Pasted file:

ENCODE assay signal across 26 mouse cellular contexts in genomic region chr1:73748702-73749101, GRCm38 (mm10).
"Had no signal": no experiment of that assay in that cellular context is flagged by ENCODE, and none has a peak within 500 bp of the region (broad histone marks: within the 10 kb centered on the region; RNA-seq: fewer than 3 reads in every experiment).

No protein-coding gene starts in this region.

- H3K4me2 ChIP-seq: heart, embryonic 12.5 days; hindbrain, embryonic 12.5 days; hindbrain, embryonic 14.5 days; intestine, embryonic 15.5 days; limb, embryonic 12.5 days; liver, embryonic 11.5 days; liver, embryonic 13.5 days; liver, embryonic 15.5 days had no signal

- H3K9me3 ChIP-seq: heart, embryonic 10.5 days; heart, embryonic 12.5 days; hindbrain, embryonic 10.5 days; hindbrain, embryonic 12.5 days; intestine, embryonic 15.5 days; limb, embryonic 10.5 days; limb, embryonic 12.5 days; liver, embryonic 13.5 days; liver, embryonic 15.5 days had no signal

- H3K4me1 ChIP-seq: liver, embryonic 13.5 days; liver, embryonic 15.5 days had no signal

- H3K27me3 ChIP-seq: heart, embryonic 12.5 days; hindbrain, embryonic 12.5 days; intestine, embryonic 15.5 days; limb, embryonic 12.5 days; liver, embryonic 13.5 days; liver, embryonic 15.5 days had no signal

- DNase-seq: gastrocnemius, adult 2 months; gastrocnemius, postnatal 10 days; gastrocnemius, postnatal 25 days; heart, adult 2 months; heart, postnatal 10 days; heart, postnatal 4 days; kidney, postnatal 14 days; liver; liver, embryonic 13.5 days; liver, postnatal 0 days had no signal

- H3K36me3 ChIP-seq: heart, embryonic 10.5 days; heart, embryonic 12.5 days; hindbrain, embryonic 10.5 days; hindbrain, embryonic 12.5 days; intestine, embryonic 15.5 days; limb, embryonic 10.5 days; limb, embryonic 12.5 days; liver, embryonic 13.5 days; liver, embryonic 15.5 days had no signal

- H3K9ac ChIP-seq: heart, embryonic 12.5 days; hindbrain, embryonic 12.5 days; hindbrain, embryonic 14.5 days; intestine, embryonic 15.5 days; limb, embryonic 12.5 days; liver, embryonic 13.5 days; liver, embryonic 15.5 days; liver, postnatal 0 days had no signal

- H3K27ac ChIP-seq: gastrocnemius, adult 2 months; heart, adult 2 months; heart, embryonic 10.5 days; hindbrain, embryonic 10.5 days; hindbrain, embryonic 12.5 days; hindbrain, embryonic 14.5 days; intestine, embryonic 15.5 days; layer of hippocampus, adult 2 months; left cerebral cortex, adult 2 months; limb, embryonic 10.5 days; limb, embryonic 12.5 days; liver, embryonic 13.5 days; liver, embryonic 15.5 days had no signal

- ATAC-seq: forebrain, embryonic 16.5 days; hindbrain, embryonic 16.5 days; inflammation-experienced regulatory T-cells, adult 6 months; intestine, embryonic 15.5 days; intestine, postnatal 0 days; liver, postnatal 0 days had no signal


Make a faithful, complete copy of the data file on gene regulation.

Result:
ENCODE assay signal across 26 mouse cellular contexts in genomic region chr1:73748702-73749101, GRCm38 (mm10).
"Had no signal": no experiment of that assay in that cellular context is flagged by ENCODE, and none has a peak within 500 bp of the region (broad histone marks: within the 10 kb centered on the region; RNA-seq: fewer than 3 reads in every experiment).

No protein-coding gene starts in this region.

- H3K4me2 ChIP-seq: heart, embryonic 12.5 days; hindbrain, embryonic 12.5 days; hindbrain, embryonic 14.5 days; intestine, embryonic 15.5 days; limb, embryonic 12.5 days; liver, embryonic 11.5 days; liver, embryonic 13.5 days; liver, embryonic 15.5 days had no signal

- H3K9me3 ChIP-seq: heart, embryonic 10.5 days; heart, embryonic 12.5 days; hindbrain, embryonic 10.5 days; hindbrain, embryonic 12.5 days; intestine, embryonic 15.5 days; limb, embryonic 10.5 days; limb, embryonic 12.5 days; liver, embryonic 13.5 days; liver, embryonic 15.5 days had no signal

- H3K4me1 ChIP-seq: liver, embryonic 13.5 days; liver, embryonic 15.5 days had no signal

- H3K27me3 ChIP-seq: heart, embryonic 12.5 days; hindbrain, embryonic 12.5 days; intestine, embryonic 15.5 days; limb, embryonic 12.5 days; liver, embryonic 13.5 days; liver, embryonic 15.5 days had no signal

- DNase-seq: gastrocnemius, adult 2 months; gastrocnemius, postnatal 10 days; gastrocnemius, postnatal 25 days; heart, adult 2 months; heart, postnatal 10 days; heart, postnatal 4 days; kidney, postnatal 14 days; liver; liver, embryonic 13.5 days; liver, postnatal 0 days had no signal

- H3K36me3 ChIP-seq: heart, embryonic 10.5 days; heart, embryonic 12.5 days; hindbrain, embryonic 10.5 days; hindbrain, embryonic 12.5 days; intestine, embryonic 15.5 days; limb, embryonic 10.5 days; limb, embryonic 12.5 days; liver, embryonic 13.5 days; liver, embryonic 15.5 days had no signal

- H3K9ac ChIP-seq: heart, embryonic 12.5 days; hindbrain, embryonic 12.5 days; hindbrain, embryonic 14.5 days; intestine, embryonic 15.5 days; limb, embryonic 12.5 days; liver, embryonic 13.5 days; liver, embryonic 15.5 days; liver, postnatal 0 days had no signal

- H3K27ac ChIP-seq: gastrocnemius, adult 2 months; heart, adult 2 months; heart, embryonic 10.5 days; hindbrain, embryonic 10.5 days; hindbrain, embryonic 12.5 days; hindbrain, embryonic 14.5 days; intestine, embryonic 15.5 days; layer of hippocampus, adult 2 months; left cerebral cortex, adult 2 months; limb, embryonic 10.5 days; limb, embryonic 12.5 days; liver, embryonic 13.5 days; liver, embryonic 15.5 days had no signal

- ATAC-seq: forebrain, embryonic 16.5 days; hindbrain, embryonic 16.5 days; inflammation-experienced regulatory T-cells, adult 6 months; intestine, embryonic 15.5 days; intestine, postnatal 0 days; liver, postnatal 0 days had no signal